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This week at BP, we’ve been looking at the teams that have played their way out of contention, kissing the Rays and Cubs goodbye so far. As I wrote last week, we have a dearth of races, and the situation has only gotten worse since that piece. As of this morning, six teams have at least a 96 percent chance of reaching the postseason, and two others are at 76 percent or higher. The Rockies and Tigers are the laggards, and given how the AL Central runners-up have played-and Justin Morneau‘s decision to shut it down for the year-our only hope for anything interesting over the last two weeks is in the hands of the Giants, who took the first of three games from the Rox last night.

The disappointing thing about this season is just how many teams failed to take advantage of opportunities. If you flash back to the All-Star break, you find nine AL teams within four games of a playoff spot. In the NL, there were nine teams within that margin as well. A couple of others, like the Braves, Mets and Reds, were just outside the line of contention. It looked like we would have exciting, competitive races down the stretch, and what we’ve ended up with is something out of the NBA, or the 1950s, and that’s become incredibly unusual in baseball.

Take the 18 teams inside the line as of July 12. In the AL, only the Rangers made any kind of challenge to the four teams that had playoff spots on that day. The Rays have fallen apart, going 25-31. The Mariners, four games in back of the Angels at the break, have played .500 ball in the second half and drifted away. The AL Central challengers have been particularly disappointing, neither team even able to play breakeven ball (Twins: 28-28; White Sox: 27-30) and put pressure on a Tigers team that has barely been over that mark itself (29-28). Yes, the Yankees and Angels have played very well-the Yankees actually chasing down records for second-half performance-but it’s the inability of the middle tier of AL teams to put any kind of run together that has given us this September. The Red Sox have won five of every nine games in the second half, and while they’ve ceded the AL East to the Yankees, they rest comfortably above the Rangers for the AL wild card. The Rangers, at 32-25, are the only non-playoff team above .500 in the AL in the second half.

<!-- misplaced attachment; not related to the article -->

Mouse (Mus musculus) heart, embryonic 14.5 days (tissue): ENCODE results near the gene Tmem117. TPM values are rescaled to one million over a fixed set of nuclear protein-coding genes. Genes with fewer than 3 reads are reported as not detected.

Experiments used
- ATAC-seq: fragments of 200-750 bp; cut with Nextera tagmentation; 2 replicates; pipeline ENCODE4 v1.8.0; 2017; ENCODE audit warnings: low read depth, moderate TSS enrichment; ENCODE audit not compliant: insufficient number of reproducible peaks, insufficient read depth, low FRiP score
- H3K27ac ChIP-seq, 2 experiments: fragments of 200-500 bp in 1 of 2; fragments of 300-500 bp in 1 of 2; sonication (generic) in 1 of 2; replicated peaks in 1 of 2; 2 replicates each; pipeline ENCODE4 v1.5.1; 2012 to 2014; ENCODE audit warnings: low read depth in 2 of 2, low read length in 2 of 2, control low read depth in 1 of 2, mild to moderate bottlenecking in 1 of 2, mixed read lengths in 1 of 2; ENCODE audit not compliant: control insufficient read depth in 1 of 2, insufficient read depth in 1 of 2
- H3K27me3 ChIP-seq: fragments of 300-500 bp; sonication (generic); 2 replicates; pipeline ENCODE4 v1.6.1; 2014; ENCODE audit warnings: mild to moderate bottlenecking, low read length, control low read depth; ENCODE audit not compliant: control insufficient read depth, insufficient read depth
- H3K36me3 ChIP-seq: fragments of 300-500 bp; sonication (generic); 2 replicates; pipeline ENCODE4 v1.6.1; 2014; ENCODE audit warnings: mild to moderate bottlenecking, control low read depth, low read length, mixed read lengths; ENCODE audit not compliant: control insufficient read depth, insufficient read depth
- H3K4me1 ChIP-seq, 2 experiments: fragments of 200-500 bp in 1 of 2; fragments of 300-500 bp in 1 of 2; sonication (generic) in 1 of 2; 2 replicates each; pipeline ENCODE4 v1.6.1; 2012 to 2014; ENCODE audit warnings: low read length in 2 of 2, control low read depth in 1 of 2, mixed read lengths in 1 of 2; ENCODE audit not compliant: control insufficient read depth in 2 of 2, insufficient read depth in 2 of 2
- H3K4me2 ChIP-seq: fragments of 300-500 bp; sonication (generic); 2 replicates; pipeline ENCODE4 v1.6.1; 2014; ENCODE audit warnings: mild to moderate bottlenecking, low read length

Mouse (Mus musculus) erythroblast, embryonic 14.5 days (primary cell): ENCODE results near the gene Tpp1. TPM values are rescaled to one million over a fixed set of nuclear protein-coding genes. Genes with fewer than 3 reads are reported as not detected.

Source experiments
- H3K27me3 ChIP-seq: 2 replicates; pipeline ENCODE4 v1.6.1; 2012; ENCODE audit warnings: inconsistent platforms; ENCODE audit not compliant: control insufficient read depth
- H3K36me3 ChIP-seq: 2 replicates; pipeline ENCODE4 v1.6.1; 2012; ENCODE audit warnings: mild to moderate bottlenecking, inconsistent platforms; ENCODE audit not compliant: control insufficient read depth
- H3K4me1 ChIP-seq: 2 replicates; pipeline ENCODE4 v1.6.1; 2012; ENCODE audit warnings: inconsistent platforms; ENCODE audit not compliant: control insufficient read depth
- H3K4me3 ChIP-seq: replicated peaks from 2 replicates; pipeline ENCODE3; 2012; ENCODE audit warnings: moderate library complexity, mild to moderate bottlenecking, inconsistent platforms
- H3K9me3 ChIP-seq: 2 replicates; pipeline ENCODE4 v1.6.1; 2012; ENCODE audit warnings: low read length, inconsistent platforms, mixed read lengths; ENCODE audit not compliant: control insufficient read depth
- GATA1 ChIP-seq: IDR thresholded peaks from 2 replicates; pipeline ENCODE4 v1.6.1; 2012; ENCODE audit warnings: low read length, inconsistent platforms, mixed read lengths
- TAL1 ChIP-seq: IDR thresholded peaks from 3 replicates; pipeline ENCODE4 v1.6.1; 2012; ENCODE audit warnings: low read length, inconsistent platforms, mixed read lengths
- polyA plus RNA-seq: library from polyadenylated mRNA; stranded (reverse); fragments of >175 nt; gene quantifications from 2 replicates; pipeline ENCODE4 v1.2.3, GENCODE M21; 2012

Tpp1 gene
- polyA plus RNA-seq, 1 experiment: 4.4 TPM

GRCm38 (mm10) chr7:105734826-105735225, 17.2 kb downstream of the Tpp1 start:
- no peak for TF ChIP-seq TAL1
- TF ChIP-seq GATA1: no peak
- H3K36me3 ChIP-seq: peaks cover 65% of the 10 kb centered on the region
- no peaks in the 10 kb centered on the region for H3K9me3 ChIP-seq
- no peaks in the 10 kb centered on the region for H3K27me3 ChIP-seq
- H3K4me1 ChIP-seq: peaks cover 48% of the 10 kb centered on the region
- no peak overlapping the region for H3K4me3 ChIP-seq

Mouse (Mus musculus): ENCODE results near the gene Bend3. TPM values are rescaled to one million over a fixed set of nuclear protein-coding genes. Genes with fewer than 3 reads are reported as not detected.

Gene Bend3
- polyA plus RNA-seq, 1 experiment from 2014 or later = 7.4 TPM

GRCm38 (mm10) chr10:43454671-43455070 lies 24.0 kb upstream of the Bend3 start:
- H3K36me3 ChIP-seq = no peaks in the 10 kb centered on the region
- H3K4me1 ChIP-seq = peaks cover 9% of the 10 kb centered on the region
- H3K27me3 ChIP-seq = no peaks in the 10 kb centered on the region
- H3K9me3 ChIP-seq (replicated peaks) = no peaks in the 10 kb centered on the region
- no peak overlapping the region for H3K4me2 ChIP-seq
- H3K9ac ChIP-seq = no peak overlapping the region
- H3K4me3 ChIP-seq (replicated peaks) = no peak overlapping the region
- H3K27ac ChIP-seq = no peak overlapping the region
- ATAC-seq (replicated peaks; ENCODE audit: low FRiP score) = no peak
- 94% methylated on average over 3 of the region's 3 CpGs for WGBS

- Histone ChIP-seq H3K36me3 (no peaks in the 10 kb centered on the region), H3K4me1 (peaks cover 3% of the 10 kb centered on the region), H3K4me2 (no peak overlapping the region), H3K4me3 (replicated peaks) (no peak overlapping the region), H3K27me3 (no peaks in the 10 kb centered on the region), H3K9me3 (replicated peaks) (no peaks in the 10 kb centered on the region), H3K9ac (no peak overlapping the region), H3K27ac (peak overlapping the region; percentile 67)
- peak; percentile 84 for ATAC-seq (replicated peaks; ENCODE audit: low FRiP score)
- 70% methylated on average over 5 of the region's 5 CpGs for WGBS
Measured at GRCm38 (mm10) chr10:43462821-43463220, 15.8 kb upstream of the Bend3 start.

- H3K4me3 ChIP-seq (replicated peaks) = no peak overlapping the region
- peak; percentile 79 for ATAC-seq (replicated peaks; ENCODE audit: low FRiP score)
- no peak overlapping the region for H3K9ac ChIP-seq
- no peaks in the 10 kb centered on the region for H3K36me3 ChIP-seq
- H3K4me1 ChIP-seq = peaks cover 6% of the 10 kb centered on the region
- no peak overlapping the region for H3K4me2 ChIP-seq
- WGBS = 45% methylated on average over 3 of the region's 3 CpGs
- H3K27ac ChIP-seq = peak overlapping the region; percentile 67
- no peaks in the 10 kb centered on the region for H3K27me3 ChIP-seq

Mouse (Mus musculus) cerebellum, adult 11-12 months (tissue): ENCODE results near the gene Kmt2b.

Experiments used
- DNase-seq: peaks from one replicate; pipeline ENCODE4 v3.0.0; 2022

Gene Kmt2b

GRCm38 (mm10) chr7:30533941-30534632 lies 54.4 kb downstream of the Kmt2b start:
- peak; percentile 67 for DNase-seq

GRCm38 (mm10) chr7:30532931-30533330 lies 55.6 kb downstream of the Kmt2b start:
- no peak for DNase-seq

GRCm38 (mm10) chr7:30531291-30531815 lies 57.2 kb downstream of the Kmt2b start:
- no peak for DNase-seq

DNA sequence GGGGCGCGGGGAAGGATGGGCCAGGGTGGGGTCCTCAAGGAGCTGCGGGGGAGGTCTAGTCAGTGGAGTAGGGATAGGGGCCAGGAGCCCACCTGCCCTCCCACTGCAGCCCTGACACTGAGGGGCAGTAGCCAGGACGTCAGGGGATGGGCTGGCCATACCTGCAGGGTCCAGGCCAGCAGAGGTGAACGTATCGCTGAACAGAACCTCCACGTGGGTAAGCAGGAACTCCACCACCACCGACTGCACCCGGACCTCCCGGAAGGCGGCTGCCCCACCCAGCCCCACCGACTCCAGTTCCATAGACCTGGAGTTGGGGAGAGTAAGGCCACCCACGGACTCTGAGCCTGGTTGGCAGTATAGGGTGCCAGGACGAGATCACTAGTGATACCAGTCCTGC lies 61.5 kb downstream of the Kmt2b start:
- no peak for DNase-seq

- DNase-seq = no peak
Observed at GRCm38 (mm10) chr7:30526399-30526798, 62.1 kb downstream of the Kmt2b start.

The NL middle class has been disappointing as well, though the problem there is that no team was able to put together two good halves. You might be surprised to know that the Braves have played .589 ball since the break-fourth in the NL-behind their superb starting rotation. Unfortunately, the two teams they need to catch, the Rockies (35-23, .603) and Phillies (35-22, .614), have been just a little bit better, causing them to lose ground in the races. If you rated teams solely by their projected performance in October, the Braves would have a case for a postseason berth. A first half spent punting the fifth starter’s slot and the minor position of “outfield” was too much to overcome.

The Cubs have actually been all right in the second half, with a 32-25 mark that equates to a 90-win pace. For all the talk about how disappointing the Cubs have been, they’re going to win 85-87 games or so, and most NL Central projections had the division being won with about that many victories. The perception of the Cubs’ failures has more to do with the Cardinals heading for 97 wins, an unexpected occurrence. The Cardinals’ ridiculous second-half run, now 36-19, is one reason why the NL Central teams that were hanging around at the All-Star break have uniformly failed. The Astros are 26-31, the Brewers 24-32, and the Reds 24-34. The division that usually yielded multiple wild-card contenders gave us zero this time around, and that’s the biggest reason why the NL race is as limited as it is. Even the Giants, the only real contender left, are 30-27 in the second half, largely because only the Pirates have scored fewer runs than they have.

No team has made a charge-like the Twins in 2008, the Phillies and Rockies in 2007, or the Indians in 2005-to add drama to our campaign. It’s just an unusual season. The very best teams played extremely well, and very few other teams did. I don’t know that there’s an analytical point to be made here, other than to underline the point that you can’t script September. You can add a wild-card team, change the league financial structure to penalize success, or funnel hundreds of million dollars to half the franchises, but sometimes things just don’t work out, and you don’t get a race. This is really the first time it’s been this way-maybe 1996 is the other example in the three-division era-and that may be the best argument of all for the modern format.